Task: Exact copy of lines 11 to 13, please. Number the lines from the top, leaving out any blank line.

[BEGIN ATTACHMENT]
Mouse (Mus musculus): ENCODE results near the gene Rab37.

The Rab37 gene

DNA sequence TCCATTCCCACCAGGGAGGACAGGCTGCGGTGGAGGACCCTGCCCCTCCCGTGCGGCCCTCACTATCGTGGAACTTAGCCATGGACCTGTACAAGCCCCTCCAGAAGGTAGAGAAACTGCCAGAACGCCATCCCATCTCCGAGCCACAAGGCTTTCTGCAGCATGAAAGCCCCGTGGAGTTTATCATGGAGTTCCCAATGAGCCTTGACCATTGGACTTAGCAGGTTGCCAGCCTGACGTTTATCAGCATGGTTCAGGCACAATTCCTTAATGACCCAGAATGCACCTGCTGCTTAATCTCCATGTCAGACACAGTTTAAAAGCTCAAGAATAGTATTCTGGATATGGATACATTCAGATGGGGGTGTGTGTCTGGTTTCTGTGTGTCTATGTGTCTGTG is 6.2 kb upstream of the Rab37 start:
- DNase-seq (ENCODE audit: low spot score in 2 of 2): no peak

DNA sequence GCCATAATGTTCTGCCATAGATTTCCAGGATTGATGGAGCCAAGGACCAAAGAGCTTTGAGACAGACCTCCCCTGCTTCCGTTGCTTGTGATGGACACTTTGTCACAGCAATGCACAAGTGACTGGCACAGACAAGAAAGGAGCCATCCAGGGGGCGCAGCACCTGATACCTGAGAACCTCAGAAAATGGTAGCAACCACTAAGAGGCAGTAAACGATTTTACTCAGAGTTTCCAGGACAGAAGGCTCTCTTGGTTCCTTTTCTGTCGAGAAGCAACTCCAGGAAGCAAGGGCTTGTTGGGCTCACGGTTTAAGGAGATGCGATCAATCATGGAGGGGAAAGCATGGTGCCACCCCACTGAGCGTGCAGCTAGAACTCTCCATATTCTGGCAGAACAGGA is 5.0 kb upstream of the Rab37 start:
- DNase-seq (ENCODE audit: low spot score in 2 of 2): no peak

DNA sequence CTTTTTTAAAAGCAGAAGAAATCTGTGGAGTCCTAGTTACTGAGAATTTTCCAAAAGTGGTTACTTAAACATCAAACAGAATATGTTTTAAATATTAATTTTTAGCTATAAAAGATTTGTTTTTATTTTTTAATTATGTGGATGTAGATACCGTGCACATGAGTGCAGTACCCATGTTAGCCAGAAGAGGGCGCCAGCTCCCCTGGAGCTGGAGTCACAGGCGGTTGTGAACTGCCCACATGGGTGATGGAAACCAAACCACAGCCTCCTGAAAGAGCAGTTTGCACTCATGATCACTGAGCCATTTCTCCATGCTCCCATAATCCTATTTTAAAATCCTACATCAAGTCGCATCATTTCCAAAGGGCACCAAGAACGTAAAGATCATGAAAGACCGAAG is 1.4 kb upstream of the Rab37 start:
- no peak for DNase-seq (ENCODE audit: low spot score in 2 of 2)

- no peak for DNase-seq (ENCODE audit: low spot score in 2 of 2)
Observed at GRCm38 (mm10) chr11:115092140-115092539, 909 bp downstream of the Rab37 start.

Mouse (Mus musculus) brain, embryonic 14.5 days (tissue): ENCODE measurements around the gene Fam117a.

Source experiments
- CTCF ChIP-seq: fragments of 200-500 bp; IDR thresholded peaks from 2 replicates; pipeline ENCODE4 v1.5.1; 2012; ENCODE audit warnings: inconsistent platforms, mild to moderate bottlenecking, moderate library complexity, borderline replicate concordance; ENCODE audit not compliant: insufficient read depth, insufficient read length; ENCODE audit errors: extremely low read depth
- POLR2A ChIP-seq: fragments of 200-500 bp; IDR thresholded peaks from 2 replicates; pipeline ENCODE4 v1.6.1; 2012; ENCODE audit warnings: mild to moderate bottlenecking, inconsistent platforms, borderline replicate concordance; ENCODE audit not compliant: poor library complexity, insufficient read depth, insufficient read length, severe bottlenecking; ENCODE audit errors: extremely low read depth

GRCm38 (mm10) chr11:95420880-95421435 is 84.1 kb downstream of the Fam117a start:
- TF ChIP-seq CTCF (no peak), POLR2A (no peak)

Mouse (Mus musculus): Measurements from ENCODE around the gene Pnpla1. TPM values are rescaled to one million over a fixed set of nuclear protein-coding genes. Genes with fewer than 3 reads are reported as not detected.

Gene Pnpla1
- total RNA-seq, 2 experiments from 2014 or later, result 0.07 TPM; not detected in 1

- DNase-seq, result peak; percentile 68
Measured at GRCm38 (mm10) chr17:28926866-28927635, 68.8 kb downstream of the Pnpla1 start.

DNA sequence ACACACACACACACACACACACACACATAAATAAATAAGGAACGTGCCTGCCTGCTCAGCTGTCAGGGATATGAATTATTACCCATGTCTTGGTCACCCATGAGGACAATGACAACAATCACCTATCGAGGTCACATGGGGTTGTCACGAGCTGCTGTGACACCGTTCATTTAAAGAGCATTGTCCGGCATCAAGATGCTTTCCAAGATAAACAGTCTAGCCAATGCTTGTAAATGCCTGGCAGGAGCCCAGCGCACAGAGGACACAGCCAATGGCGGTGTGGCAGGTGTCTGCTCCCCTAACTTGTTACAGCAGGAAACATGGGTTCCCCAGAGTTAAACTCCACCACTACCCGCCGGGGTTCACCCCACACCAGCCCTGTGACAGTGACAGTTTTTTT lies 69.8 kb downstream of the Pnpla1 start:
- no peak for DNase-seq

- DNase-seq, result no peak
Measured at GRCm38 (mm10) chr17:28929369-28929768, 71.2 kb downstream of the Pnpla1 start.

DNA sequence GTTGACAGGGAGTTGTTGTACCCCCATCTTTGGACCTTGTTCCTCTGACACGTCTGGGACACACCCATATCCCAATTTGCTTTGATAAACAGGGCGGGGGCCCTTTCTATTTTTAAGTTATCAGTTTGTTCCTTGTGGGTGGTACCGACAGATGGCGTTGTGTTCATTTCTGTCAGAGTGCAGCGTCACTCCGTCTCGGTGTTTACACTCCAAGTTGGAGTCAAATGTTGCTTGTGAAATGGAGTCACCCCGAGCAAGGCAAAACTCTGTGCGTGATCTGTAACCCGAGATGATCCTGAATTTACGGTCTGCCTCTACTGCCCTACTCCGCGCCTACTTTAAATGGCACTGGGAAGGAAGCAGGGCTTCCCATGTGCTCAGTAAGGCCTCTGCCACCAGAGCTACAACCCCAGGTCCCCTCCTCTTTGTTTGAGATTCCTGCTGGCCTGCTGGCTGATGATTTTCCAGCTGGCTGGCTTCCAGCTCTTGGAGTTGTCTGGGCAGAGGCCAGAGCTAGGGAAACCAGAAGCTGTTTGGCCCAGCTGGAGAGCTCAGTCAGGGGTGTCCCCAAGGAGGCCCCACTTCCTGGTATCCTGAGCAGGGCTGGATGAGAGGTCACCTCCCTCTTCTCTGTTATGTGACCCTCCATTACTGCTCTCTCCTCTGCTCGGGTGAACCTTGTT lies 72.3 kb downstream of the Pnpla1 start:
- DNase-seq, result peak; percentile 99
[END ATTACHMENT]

Mouse (Mus musculus) brain, embryonic 14.5 days (tissue): ENCODE measurements around the gene Fam117a.

Source experiments
- CTCF ChIP-seq: fragments of 200-500 bp; IDR thresholded peaks from 2 replicates; pipeline ENCODE4 v1.5.1; 2012; ENCODE audit warnings: inconsistent platforms, mild to moderate bottlenecking, moderate library complexity, borderline replicate concordance; ENCODE audit not compliant: insufficient read depth, insufficient read length; ENCODE audit errors: extremely low read depth